• Leydig cell tumours
  • Sertoli cell tumours
Secondary testicular tumours are caused by cancerous cells that have spread to the testicles from other parts of the body. These cancers are much rarer than the previous forms of testicular cancer.

What are the risk factors?
Young men between the age of 25 and 39 years are at the highest risk of developing testicular cancer. The causes of testicular cancer are unknown, however possible factors that may increase a man’s risk include:
  • Undescended testes at birth
  • Family history (father or brother with testicular cancer)
  • Previous incident of testicular cancer (Around one in 25 men who have had cancer in one testicle are likely to develop cancer in the other testicle at some stage)
  • Down syndrome may also increases a man’s risk
There is no known link between testicular cancer and injury to the testicles, sporting strains, hot baths or wearing tight clothes.

What are the symptoms?
Men may experience few or no symptoms of testicular cancer. Important symptoms to watch for include:
  • Swelling or a lump in either testicle (usually painless)
  • A feeling of heaviness in the scrotum
  • Change in the size and shape of the testicles
  • Aches or pain in the lower abdomen or groin
  • A sudden build-up of fluid in the scrotum
  • Pain or discomfort in a testicle or in the scrotum
  • Enlargement or tenderness of the breast tissue
What is testicular self-examination (TSE)?
Regular self-examination of the testicles is important for young men, particularly those at risk of testicular cancer. Being familiar with the size, shape and usual level of lumpiness can help you determine if something is not quite right. 
A testicular self-examination can help a man find any changes in the testes early, so that if treatment is needed it can start as early as possible.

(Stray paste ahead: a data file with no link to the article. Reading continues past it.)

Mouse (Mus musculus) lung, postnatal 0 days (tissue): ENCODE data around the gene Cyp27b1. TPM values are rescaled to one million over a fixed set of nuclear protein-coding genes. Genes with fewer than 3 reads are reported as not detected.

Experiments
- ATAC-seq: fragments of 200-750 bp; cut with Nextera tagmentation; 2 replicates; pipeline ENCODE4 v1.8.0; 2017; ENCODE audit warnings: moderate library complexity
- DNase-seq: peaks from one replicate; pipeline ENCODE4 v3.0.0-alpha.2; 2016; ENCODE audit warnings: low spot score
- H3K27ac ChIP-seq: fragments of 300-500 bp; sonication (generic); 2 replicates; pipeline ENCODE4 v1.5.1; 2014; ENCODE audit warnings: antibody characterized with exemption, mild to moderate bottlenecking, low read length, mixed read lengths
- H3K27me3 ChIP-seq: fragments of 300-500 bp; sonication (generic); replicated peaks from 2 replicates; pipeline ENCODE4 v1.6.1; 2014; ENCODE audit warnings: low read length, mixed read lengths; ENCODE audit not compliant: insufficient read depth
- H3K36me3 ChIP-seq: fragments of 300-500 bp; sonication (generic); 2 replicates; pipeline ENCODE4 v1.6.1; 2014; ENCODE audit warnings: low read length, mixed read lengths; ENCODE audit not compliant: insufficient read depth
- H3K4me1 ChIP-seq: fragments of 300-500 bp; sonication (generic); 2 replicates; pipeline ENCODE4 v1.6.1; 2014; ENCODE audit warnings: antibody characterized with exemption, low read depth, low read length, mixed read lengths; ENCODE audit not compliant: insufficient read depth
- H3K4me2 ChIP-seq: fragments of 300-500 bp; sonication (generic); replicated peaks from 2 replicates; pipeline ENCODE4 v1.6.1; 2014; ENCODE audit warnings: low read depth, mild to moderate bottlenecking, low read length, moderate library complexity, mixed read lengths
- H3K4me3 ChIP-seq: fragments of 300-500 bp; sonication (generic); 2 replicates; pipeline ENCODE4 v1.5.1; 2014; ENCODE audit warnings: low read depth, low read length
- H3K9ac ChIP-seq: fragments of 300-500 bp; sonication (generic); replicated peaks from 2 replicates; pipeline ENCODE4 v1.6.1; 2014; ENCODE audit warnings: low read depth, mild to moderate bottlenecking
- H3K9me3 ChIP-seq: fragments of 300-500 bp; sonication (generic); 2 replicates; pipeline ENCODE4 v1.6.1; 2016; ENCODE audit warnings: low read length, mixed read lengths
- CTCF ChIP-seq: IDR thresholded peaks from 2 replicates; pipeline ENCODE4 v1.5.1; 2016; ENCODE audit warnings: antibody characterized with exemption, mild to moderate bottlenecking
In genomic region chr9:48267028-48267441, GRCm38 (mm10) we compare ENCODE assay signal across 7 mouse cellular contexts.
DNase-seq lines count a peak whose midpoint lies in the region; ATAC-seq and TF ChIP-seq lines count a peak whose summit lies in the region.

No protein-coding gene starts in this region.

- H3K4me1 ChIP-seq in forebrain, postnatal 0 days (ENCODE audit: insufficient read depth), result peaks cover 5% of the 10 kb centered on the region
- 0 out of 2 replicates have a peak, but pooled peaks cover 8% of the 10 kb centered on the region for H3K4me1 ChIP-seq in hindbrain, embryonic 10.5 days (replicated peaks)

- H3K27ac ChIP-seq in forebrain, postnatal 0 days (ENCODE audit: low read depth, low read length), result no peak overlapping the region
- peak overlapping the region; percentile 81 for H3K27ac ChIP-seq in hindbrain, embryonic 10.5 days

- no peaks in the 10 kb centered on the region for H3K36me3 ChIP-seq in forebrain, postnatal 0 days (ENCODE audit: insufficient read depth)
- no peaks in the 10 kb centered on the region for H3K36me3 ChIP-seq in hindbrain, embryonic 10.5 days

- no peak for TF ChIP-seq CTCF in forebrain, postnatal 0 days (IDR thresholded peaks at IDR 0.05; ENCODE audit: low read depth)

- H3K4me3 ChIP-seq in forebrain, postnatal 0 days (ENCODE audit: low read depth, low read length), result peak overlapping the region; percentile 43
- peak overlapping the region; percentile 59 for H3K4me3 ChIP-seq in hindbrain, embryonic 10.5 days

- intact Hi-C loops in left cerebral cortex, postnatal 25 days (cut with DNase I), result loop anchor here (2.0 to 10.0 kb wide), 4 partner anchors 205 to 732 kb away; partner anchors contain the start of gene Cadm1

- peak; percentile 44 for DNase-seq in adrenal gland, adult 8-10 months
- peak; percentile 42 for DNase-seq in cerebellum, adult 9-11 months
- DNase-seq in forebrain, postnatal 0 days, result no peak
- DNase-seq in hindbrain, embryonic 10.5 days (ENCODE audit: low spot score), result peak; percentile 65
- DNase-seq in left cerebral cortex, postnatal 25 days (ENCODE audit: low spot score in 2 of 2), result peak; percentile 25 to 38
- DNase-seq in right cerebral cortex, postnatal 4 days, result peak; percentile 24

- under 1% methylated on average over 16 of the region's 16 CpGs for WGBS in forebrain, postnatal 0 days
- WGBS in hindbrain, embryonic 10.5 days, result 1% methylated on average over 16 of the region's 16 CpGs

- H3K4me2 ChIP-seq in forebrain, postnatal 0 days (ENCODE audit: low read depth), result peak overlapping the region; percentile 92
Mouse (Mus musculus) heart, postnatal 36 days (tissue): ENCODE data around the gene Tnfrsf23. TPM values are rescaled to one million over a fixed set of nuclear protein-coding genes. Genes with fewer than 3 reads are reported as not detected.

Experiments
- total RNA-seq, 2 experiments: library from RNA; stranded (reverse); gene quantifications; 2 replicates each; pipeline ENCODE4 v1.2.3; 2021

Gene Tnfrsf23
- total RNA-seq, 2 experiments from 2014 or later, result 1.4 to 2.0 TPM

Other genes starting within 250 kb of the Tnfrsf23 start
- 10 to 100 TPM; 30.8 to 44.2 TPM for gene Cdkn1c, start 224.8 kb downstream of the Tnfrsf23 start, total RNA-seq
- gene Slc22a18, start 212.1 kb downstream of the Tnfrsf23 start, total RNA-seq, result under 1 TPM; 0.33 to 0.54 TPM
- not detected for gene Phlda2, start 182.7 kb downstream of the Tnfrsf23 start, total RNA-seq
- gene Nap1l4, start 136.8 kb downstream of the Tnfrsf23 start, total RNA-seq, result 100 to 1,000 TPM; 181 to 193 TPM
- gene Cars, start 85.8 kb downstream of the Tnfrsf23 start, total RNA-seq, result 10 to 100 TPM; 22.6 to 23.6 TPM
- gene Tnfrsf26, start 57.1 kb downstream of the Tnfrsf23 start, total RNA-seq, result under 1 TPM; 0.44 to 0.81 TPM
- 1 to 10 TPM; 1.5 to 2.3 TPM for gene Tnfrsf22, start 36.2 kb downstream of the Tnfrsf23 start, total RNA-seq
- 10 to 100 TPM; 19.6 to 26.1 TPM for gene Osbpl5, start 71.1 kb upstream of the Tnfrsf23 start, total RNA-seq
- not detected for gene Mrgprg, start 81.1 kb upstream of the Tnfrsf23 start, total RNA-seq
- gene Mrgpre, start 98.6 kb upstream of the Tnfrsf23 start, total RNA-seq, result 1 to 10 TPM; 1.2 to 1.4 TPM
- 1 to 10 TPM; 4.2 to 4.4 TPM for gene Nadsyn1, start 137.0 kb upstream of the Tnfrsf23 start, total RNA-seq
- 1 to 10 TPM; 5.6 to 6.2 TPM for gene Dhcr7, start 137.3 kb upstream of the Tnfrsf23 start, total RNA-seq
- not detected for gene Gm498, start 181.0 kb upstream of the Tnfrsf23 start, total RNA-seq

A step-by-step guide for conducting a testicular self-examination can be found here.

Testicular cancer is a highly treatable cancer, and can be effectively treated, and potentially cured, if diagnosed and treated early. Advanced testicular cancer can also be cured with treatment.
If diagnosed with testicular cancer, the most important step is to talk at length with your doctor about your treatment choices. In choosing a treatment plan, factors such as your overall health and the type and stage of the cancer should be considered. You may consider getting a second or third doctor’s opinion.
In most men with testicular cancer, treatment involves the surgical removal of the affected testicle. This may be followed with surveillance, chemotherapy or radiotherapy.
An orchiectomy (surgical removal of the affected testis) is done under general anaesthetic. The removed testis is then sent to a pathology laboratory to confirm the stage and type of cancer. 
Chemotherapy or radiotherapy is often prescribed after surgery to treat any remaining cancer cells that may have spread to other parts of the body, such as lymph nodes. The level or amount of chemotherapy and radiotherapy will be different for each man and will depend on the stage and type of cancer. 
Testicular cancer and the removal of one testicle should not alter sexual function or fertility. The effect on fertility following removal of one of the testicles is minimal as a single testicle produces such large numbers of sperm.
For more detailed information of treatment options visit the Irish Cancer Society’s website.